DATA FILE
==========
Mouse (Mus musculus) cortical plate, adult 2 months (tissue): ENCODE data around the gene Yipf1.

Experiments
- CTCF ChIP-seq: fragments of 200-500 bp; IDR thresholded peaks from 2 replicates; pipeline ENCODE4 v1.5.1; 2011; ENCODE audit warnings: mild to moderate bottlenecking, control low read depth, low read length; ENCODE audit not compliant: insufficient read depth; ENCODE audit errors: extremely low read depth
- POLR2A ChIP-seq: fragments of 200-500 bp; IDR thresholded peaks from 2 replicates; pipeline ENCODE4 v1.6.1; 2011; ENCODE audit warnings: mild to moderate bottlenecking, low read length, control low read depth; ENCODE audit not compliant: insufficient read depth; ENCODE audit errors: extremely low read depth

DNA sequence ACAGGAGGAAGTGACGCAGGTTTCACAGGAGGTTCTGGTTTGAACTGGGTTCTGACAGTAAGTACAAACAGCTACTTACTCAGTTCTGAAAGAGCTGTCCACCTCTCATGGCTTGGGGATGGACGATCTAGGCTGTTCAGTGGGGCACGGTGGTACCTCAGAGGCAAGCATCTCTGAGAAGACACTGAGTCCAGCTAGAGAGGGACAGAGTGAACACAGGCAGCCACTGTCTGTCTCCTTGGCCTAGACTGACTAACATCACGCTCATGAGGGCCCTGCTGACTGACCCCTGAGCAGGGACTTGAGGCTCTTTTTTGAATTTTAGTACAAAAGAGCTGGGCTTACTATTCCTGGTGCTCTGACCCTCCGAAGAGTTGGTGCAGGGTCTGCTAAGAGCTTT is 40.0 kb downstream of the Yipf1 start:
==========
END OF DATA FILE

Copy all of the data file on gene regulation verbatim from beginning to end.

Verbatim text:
Mouse (Mus musculus) cortical plate, adult 2 months (tissue): ENCODE data around the gene Yipf1.

Experiments
- CTCF ChIP-seq: fragments of 200-500 bp; IDR thresholded peaks from 2 replicates; pipeline ENCODE4 v1.5.1; 2011; ENCODE audit warnings: mild to moderate bottlenecking, control low read depth, low read length; ENCODE audit not compliant: insufficient read depth; ENCODE audit errors: extremely low read depth
- POLR2A ChIP-seq: fragments of 200-500 bp; IDR thresholded peaks from 2 replicates; pipeline ENCODE4 v1.6.1; 2011; ENCODE audit warnings: mild to moderate bottlenecking, low read length, control low read depth; ENCODE audit not compliant: insufficient read depth; ENCODE audit errors: extremely low read depth

DNA sequence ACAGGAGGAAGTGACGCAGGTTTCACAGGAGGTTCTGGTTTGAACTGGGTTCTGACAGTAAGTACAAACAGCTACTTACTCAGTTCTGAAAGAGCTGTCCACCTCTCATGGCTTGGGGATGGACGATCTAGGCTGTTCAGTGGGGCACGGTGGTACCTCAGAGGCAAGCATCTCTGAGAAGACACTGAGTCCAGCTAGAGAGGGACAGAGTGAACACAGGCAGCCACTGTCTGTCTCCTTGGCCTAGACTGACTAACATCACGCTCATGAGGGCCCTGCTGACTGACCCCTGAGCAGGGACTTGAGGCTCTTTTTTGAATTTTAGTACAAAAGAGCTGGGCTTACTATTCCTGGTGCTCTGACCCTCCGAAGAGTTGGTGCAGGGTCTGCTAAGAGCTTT is 40.0 kb downstream of the Yipf1 start: